2) Outright harassment. Geri is direct about what she’s seen: “There’s over sexual harassment when women pitch. I know for a fact there are investors who lure you with the idea that you’re going to do a pitch, and then they make sexual advances on you.”
3) Unintentional discrimination. “There are great guys that really want to support you but don’t understand the business model that you’re creating, the value you’re bringing, or the value of diversity. That’s where the greatest amount of progress will be made. Good guys that aren’t discriminating on purpose are just following their easiest path—hanging out with the guys, and investing in the guys. More men are recognizing this and changing it in order to increase their profitability, efficiency of capital, and ROI. This is a great positive sign.”
So we set ourselves up, we rack up capital and we go for it. Then what? Geri is very clear about what she wants for other women entrepreneurs.
“Don’t let fear get in your way. Women are uncomfortable failing. Failure is okay. Women are embarrassed about failure and they need to embrace it. We learn more from failing than succeeding.”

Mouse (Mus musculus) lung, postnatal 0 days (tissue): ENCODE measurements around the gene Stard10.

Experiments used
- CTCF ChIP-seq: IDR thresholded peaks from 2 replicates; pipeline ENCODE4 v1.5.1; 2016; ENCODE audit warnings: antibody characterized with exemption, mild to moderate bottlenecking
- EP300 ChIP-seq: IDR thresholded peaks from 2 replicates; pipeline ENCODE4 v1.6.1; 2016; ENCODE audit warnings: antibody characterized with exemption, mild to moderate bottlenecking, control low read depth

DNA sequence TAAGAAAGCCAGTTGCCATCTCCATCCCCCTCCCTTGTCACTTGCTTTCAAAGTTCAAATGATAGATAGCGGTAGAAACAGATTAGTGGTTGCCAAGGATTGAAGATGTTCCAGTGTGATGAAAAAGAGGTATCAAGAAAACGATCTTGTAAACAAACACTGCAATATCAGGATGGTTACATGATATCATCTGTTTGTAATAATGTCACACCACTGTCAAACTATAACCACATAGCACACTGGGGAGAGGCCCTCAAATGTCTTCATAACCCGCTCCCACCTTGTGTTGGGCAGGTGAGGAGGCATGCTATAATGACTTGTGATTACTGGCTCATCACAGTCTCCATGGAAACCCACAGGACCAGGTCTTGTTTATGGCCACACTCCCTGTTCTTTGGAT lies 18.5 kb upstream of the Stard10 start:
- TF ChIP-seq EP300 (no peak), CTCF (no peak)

She points out how Sally Krawcheck talks openly about failing. “Here’s a woman that was fired on the front page of the Wall Street Journal—twice! She picks herself up. Now she’s Chair at Elevate, a women’s networking group. If you want another example, look at Steve Jobs—he got shown the door at his own company! Great entrepreneurs embrace the fail.”
On fashion for women in business
The most appropriate fashion for women is building a company the size and scale of their dreams, she says. While Geri openly admits she would “wear heels every day” if she could, she can leave the make up in the vanity. “I wear it when I have to for meetings, but not always.”
Inspired? Go shopping for more success
Make a difference in how women access capital
Support Geri’s crowd funded startup, now on Plum Alley, a crowdfunding site for women’s business with twice the rate of success as other crowdfunding sites. Check it out! (You may even find other companies you want to be a part of.)